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Monday, 6 September 1993
Page: 924

Senator McMULLAN (Minister for the Arts and Administrative Services) (4.13 p.m.) —On the assumption that Senator Alston's concern with not wasting the time of the Senate is shared by his colleagues, I will be very brief in response in the hope that we will not get the rest of the half hour filled up by other people moving motions to take note.

Senator Panizza —Try us out.

Senator McMULLAN —I am about to.

Senator Vanstone —You are so condescending.

Senator McMULLAN —Those opposite are so easy to condescend to. I thank Senator Alston for putting this issue back under public attention, because it is important to reiterate the points I made in my previous answer. I acknowledge that Senator Alston probably could not hear me say, because there was a bit of noise at the time, that there were some five other hours during which we dealt with government business. Although some of that was essential, it was nevertheless a matter at our discretion. That is five hours. Also two hours were spent on business of the Senate which might have been essential: some was but some of it is arguable.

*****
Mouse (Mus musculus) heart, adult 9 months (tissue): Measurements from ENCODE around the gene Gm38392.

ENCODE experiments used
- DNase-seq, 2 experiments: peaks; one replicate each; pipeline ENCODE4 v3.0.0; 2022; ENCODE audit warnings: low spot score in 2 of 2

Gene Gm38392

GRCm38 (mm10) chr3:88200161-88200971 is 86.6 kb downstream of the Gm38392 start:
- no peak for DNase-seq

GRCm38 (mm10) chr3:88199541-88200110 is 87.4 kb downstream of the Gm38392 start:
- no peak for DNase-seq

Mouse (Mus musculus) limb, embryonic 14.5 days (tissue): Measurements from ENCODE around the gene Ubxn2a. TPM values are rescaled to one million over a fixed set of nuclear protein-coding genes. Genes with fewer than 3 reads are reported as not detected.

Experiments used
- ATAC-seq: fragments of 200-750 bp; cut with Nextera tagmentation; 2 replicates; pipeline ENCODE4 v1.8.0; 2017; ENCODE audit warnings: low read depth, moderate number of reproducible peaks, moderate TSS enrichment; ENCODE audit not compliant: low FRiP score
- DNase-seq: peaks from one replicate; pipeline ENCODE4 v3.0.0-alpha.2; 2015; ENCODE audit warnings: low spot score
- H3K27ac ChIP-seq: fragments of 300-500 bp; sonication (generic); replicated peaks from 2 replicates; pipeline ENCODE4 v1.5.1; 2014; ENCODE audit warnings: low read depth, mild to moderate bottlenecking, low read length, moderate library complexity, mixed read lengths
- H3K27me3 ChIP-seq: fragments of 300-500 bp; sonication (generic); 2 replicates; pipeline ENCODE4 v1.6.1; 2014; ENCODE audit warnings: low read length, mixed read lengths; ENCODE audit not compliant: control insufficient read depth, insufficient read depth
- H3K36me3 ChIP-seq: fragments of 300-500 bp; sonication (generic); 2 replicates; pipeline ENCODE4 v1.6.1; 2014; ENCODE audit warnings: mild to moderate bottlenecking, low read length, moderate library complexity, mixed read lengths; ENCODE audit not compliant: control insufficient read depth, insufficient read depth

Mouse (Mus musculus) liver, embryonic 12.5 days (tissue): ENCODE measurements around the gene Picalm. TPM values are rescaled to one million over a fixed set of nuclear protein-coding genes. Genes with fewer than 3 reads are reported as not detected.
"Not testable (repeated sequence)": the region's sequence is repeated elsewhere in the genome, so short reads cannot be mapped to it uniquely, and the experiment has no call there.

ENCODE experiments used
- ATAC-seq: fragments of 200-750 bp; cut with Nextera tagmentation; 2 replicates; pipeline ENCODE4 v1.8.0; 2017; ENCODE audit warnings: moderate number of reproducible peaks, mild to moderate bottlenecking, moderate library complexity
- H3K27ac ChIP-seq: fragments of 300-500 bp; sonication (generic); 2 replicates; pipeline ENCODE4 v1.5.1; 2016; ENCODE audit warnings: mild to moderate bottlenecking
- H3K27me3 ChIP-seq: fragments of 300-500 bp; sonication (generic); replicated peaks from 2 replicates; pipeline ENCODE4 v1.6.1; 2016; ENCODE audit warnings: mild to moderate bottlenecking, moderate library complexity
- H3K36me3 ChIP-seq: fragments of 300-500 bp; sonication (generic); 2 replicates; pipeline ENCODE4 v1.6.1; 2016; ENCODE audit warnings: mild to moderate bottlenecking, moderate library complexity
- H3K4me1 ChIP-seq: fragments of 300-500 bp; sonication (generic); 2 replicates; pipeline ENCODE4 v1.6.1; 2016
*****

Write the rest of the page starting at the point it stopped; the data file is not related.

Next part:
However, we were not being ungenerous in our measurement because of the 66 minutes of consideration of legislation, 11 minutes were spent with ministers getting up and introducing bills. About one-sixth or 16 per cent of the time, which we included in the assessment, is not the Senate considering legislation at all. I think we have been more than fair in pointing out that the Senate has fundamentally failed to discharge its legislative obligations in these sittings. I hope that it will very quickly move to correct that. We have a lot of legislation on the Notice Paper today. I think there is a very reasonable chance we will never get to it, but we certainly intend to give it a try. I hope that we can get rid of these motions to take note today and get on to some business.